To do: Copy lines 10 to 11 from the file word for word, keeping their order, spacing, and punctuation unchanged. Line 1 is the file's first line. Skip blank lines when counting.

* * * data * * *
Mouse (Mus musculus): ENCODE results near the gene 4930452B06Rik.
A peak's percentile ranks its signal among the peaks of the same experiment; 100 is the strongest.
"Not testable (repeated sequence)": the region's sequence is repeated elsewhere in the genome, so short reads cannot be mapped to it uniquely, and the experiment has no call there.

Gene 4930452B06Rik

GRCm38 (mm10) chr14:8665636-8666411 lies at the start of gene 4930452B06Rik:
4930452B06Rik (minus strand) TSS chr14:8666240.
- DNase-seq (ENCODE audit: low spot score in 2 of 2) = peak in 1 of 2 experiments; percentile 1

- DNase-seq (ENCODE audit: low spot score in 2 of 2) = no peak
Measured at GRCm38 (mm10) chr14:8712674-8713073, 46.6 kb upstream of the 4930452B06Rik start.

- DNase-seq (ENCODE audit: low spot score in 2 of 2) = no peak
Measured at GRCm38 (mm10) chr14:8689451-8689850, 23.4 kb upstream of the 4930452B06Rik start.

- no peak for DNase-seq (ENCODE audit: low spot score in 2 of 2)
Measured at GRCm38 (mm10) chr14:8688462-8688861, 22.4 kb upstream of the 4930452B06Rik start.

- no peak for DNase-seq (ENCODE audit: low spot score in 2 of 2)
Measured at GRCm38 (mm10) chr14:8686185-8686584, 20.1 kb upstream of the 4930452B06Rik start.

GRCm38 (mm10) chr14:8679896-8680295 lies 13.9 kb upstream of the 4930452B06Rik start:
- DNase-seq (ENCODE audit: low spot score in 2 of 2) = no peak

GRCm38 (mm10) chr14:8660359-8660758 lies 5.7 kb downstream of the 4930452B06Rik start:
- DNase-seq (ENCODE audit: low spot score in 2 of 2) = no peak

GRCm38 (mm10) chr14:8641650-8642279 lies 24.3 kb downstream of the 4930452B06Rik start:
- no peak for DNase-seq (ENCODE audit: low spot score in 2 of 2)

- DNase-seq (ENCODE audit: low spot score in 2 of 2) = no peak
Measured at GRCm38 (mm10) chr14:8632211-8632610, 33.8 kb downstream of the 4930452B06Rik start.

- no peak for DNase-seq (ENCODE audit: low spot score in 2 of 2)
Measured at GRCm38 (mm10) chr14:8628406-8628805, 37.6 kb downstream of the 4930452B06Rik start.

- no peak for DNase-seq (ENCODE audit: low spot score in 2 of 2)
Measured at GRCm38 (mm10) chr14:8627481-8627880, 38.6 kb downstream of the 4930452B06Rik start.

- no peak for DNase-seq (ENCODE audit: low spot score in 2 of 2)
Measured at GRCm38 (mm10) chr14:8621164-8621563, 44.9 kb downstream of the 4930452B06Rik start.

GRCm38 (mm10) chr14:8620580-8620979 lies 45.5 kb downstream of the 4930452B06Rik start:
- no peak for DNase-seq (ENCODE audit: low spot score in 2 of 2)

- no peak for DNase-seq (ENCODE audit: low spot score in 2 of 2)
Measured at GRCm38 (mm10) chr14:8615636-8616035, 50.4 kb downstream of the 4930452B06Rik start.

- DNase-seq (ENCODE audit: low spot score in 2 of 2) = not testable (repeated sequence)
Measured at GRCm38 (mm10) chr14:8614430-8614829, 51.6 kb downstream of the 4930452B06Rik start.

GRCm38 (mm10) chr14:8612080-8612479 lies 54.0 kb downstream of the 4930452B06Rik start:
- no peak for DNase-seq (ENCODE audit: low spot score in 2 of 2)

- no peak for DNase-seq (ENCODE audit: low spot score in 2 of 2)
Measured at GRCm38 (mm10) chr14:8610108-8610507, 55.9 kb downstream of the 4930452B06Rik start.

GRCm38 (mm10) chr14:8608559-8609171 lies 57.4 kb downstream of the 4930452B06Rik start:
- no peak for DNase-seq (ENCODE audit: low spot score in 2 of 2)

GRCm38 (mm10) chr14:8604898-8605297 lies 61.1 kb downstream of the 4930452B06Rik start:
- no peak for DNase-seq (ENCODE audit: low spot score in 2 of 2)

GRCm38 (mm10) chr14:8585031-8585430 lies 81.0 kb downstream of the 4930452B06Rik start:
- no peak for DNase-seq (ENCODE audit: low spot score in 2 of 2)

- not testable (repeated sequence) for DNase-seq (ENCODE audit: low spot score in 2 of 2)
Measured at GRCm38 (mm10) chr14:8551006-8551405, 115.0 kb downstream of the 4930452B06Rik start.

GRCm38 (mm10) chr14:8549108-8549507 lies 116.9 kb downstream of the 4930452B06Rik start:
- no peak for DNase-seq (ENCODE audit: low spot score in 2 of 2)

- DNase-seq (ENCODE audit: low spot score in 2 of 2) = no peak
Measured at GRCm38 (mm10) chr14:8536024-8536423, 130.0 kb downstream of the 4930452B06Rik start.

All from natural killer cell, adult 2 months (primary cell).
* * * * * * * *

- DNase-seq (ENCODE audit: low spot score in 2 of 2) = no peak
Measured at GRCm38 (mm10) chr14:8689451-8689850, 23.4 kb upstream of the 4930452B06Rik start.